Combat in the Reach: CHROMOSPHERE

By Haley Uyrus, April 25, 2017 · Sunless Skies

CHROMOSPHERE brings us our first animations and our first pass at quite a few complex tasks! We also get to see different terrain types within the Reach, animations for the player’s locomotive (so much steam!), and a few AI agent animations. Tech has been busy with our first-pass at combat implementation, title screens, storylet-UI, and collision damage. The Content team, besides writing up stories for wrecks and discoveries, have been very busy working out the complexities of a randomised loot system for Sunless Skies. In fact, we haven’t seen them in a few days. We should probably check on them.



If you saw our Sunless Skies development roadmap, the term ‘iterative design’ will be very familiar. In a similar fashion, Paul has been iteratively creating ports within the Reach.

He’ll lay down a skeleton of what each port could look like, and then at a later date go around and add more detail and finalised touches. In Chromosphere he’s been busy with the ports New Winchester, Carillon and Port Prosper.


In the third panel above you can get a glimpse of what a dock may look like (though of course things may change as we continue through development). Please be sure to mind the gap.



Content have been diving into maths this Sprint in order to create Sunless Skies‘ randomised loot system: the Cache of Curiosities! The Cache of Curiosities returns from Sunless Sea. It’s a randomised loot system used to generate the contents of wrecked ships, abandoned homesteads, and secret stashes.

We want to keep the surprise and flavour players got from looting wrecks in Sunless Sea, while using the content to convey tidbits about life among the stars. In addition, we’ve made it easier for writers to plug these rewards into their content. It’s now easier for them to adjust the average value of a particular cache, and easier to match rewards to challenges. The spreadsheets James forged in the creation of this content are as beautiful and terrible as an encroaching star.

Also in this sprint, we’ve been working on Discoveries. Discoveries are randomised locations and objects you can find in the skies, which have content attached to them. They might be wrecks, homesteads, asteroids, or anything else we can come up with!

One of the Discoveries worked on this sprint was the wreck of the Parzifal, one of the Legendary Wrecks! The writers also insisted on sharing pictures of mushrooms with the office throughout their research for some fungal meteoroids.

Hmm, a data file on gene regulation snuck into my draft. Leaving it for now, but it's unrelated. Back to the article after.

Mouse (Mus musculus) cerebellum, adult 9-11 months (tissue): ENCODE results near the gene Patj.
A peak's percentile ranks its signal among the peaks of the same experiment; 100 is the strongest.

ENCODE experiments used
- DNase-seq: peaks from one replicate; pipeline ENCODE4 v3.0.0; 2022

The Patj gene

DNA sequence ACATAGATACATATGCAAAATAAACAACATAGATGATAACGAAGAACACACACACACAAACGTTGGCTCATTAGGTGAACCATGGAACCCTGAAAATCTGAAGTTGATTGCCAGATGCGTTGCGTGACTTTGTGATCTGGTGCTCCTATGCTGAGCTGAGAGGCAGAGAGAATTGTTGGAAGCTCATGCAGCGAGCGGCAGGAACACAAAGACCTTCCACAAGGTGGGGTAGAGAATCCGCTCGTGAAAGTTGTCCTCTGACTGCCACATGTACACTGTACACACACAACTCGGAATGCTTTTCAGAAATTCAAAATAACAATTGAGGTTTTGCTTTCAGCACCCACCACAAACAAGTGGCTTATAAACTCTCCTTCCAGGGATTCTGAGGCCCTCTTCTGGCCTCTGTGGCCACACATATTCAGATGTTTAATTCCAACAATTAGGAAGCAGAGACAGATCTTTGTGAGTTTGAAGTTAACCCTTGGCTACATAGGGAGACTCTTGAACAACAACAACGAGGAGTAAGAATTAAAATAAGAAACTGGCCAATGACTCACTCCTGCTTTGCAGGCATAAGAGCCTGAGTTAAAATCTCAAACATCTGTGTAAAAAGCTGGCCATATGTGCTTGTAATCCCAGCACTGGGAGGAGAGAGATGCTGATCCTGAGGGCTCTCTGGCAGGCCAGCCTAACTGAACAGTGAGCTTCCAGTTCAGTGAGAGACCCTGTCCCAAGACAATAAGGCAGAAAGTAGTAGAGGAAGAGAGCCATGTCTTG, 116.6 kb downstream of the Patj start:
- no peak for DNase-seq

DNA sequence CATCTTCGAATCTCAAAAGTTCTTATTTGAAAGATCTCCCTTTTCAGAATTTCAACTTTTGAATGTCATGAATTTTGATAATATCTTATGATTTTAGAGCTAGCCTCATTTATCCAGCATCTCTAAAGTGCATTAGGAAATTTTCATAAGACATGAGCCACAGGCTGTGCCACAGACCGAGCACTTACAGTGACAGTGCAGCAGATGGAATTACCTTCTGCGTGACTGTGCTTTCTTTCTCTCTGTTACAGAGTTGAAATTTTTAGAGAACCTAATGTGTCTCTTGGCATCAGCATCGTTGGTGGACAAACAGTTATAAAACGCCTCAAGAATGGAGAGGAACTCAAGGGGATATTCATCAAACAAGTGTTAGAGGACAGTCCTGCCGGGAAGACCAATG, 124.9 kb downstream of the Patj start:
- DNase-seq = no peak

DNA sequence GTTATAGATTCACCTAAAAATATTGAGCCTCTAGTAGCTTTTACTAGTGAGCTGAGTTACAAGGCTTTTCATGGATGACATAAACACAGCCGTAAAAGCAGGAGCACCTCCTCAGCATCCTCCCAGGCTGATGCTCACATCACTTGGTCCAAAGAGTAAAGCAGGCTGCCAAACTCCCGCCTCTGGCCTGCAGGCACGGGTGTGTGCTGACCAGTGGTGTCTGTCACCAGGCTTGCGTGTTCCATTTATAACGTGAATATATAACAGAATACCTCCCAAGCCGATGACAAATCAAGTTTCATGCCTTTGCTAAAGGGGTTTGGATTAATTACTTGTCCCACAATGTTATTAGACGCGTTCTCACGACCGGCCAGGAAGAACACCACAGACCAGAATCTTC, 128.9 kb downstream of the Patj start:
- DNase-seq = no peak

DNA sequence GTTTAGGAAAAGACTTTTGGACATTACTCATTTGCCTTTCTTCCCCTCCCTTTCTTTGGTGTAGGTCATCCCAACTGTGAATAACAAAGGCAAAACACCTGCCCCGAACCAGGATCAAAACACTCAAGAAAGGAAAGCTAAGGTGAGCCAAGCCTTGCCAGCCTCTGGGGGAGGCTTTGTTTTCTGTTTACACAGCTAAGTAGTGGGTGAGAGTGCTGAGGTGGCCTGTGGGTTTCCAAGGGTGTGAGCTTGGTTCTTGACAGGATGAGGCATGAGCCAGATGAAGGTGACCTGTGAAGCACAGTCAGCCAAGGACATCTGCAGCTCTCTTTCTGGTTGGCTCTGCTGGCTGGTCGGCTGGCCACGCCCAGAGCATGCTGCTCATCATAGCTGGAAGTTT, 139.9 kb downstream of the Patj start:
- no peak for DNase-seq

Now that Mac’s implemented a rough title screen, we’ve been playing builds of the game internally! Here you can see us oohing and awwing over his shoulder:


He has also been working on collision damage for players’ locomotives, by assigning different materials with ‘soft’, ‘medium’, or ‘hard’ qualities. When a locomotive bumps into something, it will take that quality along with the current speed, into consideration before tallying the damage done.

Mac also took a look at creating a straightforward way for the Content team to be able to add or edit different content-specific areas within ports, such as stories or shops.

Sam has been busy implementing Liam’s storylet-UI designs into the game so our writers can begin inserting actual content into the game and begin testing out stories. This sounds straightforward, but is quite a complex task and forms a large part of a Failbetter game!

Meanwhile, Liam has been animating various sky-beasts and horrifying us all with his swarm animation.


Beside the bees (bees!) he has also been working on things like the Scrive-Spinster, with all their pages fluttering through space, and, very excitingly, one of the player-locomotive’s animations.

Liam’s been working on animating our locomotives in a way that gives as much immediate feedback as possible, so players can see and feel how their locomotive races through space.


In order to do this, he’s been using the steam trails and some parallax. For example, the locomotive sways from side to side when it turns so it feels much more 3D and realistic in its maneuvering compared to the relatively static boat animations in Sunless Sea.

Players will also notice that when their locomotive’s going full speed, the steam trail will appear longer than at slower speeds. All these pieces of animation work together to create a more satisfying feel to moving throughout the world.


This Friday at 16:00 BST, we’ll be back with another FBG Podcast! We’ll be discussing the Sunless Skies Roadmap, so you if any question on game development scheduling or about the roadmap itself, please come join us on Twitch!


No Comments

Leave a reply